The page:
| 12.4°C Dublin

terror collusion Eight members of the UDA linked to Ormeau Road massacre were on RUC payroll

Police Ombudsman Marie Anderson said in total agents had been involved in 27 murders and attempted murders.

Close

A memorial on Ormeau Road to those killed in the betting shop shooting in 1992 (Liam McBurney/PA)

A memorial on Ormeau Road to those killed in the betting shop shooting in 1992 (Liam McBurney/PA)

A memorial on Ormeau Road to those killed in the betting shop shooting in 1992 (Liam McBurney/PA)

A damning report has uncovered police collusion in 11 murders carried out by the UDA in south Belfast. 

Operation Achille, an investigation into the murders including the slaughter of five innocent civilians at Sean Graham’s bookies in February 1992, revealed the killers in all instances were working as police agents.

Police Ombudsman Marie Anderson said in total agents had been involved in 27 murders and attempted murders.

Her report identified "significant" investigative and intelligence failures.

She said it was "totally unacceptable" that police used informants within the Ulster Defence Association (UDA) who were engaged in crimes such as murder.

Police apologised for the "failings identified".

Ms Anderson's 344-page report covers multiple attacks, mostly in the early 1990s.

The worst was at a Sean Graham betting shop on the Ormeau Road in south Belfast. On February 5, 1992 South Belfast UDA sprayed Sean Graham’s bookies with automatic gunfire hitting 12 of the 13 customers.

Among the dead was 15-year-old schoolboy James Kennedy whose last words were to ask for his mummy.

It had long been suspected state agents were involved in the killings but it has taken 30 years to uncover the full extent.

The Sunday World understands eight members of the terrorist unit were on the RUC payroll, including those who pulled the trigger that fateful day.

Sunday World Newsletter

Sign up for the latest news and updates

This field is required This field is required

Close

People at the 30th anniversary commemoration for the Sean Graham bookmakers atrocity on Ormeau Road in Belfast

People at the 30th anniversary commemoration for the Sean Graham bookmakers atrocity on Ormeau Road in Belfast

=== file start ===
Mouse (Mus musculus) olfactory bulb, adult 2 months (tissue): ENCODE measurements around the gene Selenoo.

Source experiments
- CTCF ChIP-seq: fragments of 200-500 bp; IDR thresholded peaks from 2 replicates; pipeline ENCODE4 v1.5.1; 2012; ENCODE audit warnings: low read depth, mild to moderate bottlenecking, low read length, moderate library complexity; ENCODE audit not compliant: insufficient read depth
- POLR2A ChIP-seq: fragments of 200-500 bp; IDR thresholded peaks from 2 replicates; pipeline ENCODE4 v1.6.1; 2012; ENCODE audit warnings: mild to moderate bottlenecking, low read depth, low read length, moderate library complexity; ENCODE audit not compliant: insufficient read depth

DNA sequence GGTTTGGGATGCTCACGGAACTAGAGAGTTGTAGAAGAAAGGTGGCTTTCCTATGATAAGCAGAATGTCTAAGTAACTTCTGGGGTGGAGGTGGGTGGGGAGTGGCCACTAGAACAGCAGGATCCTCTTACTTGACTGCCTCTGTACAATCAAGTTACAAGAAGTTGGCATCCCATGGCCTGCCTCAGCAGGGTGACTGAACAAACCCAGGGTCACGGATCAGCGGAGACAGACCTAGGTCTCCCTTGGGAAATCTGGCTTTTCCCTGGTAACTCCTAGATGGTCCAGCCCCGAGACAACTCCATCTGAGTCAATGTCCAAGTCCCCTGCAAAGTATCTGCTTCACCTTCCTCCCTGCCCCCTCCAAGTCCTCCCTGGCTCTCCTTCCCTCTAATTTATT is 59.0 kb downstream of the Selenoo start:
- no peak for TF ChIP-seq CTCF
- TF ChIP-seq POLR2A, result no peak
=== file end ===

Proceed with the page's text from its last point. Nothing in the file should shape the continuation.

People at the 30th anniversary commemoration for the Sean Graham bookmakers atrocity on Ormeau Road in Belfast

Other killings involving state agent included the shooting of Theresa Clinton, killed at her home off the Ormeau Road which was targeted because her husband had stood as a Sinn Fein election candidate.

The report found no evidence that any of the shootings was preventable.

A statement from Relatives for Justice said the families of victims felt vindicated by the report's findings.

It added: "The report finds that 11 murdered citizens and their families were systemically failed by the British state in life and in death.

"It is a damning report that is undiluted evidence of the policy of collusion as it was practiced in south Belfast, and across the north."

The Ombudsman said it was “totally unacceptable” for Special Branch to use informants who had been involved in murder.

An escalation of loyalist violence in the early 1990s led the RUC to expand its network of informants within the south Belfast UDA.

But some of them "were actively participating in serious criminality, including murder."

"This was totally unacceptable and an illustration of how, on occasion, the interests of obtaining information from informants was given precedence over protection of the public from paramilitary crime and murder," Ms Anderson said.

The ombudsman's report also identified a range of other collusive behaviours.

These included the "deliberate destruction" of files relating to the Sean Graham betting shop murders; intelligence failures which allowed loyalists to obtain weapons and a failure to exploit all evidential opportunities.

The PSNI said parts of the report made for “uncomfortable reading” and apologised to the families of those killed.

Download the Sunday World app

Now download the free app for all the latest Sunday World News, Crime, Irish Showbiz and Sport. Available on Apple and Android devices


Privacy